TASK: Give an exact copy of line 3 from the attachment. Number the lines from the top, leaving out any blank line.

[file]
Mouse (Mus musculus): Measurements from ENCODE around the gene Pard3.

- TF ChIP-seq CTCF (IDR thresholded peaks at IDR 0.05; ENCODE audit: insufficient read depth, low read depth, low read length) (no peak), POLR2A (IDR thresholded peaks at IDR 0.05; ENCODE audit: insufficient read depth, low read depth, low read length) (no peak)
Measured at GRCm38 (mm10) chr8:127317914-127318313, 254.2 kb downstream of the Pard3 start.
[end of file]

Measured at GRCm38 (mm10) chr8:127317914-127318313, 254.2 kb downstream of the Pard3 start.